Image sensors are used primarily in digital cameras and in a large number of imaging devices used in industrial, media, medical, and consumer applications. Due to the growth in demand for cameras, camcorders, multimedia mobile phones, and security cameras the image sensors market is experiencing significant growth. Competition in the image sensors market is high, with manufacturers striving to outperform their rivals with respect to pixel size, pixel count, resolution, and performance. There is also growing competition between established charge-coupled device (CCD) image sensors and the newer complementary metal oxide semiconductor (CMOS) image sensors (Figure 1), with CMOS image sensors improving gradually and moving toward higher-level performance with better integration capabilities and cost advantages. The main difference between the two types of sensors lies in how they convert light into digital signals. Pixels in a CCD image sensor capture the light and move it to the edge of the chip where it is converted into a digital signal. In contrast, pixels in a CMOS sensor capture light and directly convert it into a digital signal. Uptake of CMOS image sensors for use in automotive and handheld communication devices are expected to be growth drivers for the CMOS image sensor market.
Figure 1. Comparison of CCD and CMOS world image sensor market for 2011
Advances in packaging technology continue the push toward higher-resolution sensors in mainstream application markets. The impact of this driver is anticipated to be medium during the short term of the 2010–2012 forecast period. As the mobile device market attains saturation, image sensors are likely to witness stagnant demand and the impact of packaging is expected to drop during the rest of the 2010–2015 forecast period.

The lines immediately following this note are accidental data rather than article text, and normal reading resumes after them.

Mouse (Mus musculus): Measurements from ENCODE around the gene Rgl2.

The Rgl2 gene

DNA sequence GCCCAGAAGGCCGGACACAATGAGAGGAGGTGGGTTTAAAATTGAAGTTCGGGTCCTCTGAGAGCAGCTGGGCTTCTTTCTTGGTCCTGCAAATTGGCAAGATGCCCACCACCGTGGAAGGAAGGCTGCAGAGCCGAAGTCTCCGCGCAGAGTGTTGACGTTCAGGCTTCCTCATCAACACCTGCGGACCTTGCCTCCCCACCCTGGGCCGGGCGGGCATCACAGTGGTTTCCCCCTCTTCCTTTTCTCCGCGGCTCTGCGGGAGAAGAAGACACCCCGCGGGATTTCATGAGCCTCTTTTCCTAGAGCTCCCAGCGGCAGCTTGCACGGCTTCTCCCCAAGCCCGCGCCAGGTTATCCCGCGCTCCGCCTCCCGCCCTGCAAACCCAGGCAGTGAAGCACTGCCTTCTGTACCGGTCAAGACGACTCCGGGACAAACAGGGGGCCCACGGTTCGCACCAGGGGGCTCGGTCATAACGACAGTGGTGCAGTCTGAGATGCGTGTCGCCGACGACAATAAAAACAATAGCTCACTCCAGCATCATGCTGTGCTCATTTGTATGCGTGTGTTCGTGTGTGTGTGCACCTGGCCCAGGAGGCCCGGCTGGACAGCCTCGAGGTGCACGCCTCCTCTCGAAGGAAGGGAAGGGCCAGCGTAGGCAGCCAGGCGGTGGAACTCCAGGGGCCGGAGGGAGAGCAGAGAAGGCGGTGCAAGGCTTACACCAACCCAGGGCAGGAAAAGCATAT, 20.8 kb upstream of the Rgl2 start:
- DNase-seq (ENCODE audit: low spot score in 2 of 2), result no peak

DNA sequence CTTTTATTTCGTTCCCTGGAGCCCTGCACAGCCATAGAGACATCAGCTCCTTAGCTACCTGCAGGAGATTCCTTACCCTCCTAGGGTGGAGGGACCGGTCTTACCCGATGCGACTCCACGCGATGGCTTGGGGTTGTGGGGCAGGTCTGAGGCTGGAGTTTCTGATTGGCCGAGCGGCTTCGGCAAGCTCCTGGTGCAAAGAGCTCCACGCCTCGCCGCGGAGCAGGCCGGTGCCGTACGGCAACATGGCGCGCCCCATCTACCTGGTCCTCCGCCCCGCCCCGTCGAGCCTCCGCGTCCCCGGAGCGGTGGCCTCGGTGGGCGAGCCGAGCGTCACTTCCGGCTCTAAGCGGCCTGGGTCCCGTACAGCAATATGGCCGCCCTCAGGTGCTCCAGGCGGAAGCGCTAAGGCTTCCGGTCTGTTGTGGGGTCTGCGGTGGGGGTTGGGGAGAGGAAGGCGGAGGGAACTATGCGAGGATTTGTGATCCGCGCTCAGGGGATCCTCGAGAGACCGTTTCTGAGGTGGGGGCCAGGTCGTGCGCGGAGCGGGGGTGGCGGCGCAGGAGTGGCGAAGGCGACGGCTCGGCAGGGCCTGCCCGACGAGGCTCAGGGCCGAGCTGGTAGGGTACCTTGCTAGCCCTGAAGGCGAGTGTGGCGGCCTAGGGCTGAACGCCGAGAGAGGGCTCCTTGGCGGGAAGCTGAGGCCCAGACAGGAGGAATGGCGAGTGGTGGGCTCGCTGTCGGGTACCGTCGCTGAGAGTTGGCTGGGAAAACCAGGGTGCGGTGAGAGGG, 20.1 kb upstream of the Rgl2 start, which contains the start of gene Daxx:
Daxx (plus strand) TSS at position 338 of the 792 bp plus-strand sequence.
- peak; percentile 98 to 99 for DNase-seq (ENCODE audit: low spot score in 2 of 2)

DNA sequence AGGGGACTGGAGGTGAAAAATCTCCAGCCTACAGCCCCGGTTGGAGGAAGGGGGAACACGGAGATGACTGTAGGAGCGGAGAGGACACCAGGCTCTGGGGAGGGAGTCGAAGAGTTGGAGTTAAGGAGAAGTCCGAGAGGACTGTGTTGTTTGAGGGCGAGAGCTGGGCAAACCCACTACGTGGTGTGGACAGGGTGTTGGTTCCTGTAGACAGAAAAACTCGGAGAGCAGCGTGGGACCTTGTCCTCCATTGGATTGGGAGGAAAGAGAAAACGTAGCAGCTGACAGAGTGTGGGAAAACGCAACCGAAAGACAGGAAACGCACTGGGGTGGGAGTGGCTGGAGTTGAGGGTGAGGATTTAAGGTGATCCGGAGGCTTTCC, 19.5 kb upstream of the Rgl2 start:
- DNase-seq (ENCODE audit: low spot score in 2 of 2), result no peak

Advances in various digital technologies allow manufacturers to more easily incorporate functions that were previously independent or that could not be integrated into a single device. Manufacturers use these advances to differentiate their products within the market and to meet growing demand for compact devices, many of which incorporate digital cameras. For example, a standard mobile phone comes with a camera, wireless connectivity, music playback capabilities, etc. These all-in-one devices are very popular, resulting in increased production volumes for image sensor units, for both CCD and CMOS sensors. Digitization allows image files to be electronically stored, archived, and retrieved in an efficient manner, and eliminates the need for film files.
Traditionally, most of the major market participants in the image sensors market are located in Asia, and more specifically in Japan. Among large companies, Sony and Matushita are located in Japan, as are Hamamatsu and other medium-sized market participants. Most of these manufacturers focus on improving existing products and developing new image sensor products.
The electronic manufacturing industry is increasingly using subcontractors to build the products and more subcontractors are purchasing image sensors to develop their own digital cameras and other products that use image sensors. Since outsourcing allows the OEMs to reduce their manufacturing costs, it allows these manufacturers to penetrate the market with less-expensive products, which is increasing the overall demand for image sensors. As more OEMs use subcontractors in Asia over the next nine years, the expansion and growth of electronic manufacturing will continue to drive image sensor market growth, with medium impact in the 2010–2012 short-term forecast period and high impact in the long-term 2012–2015 forecast period.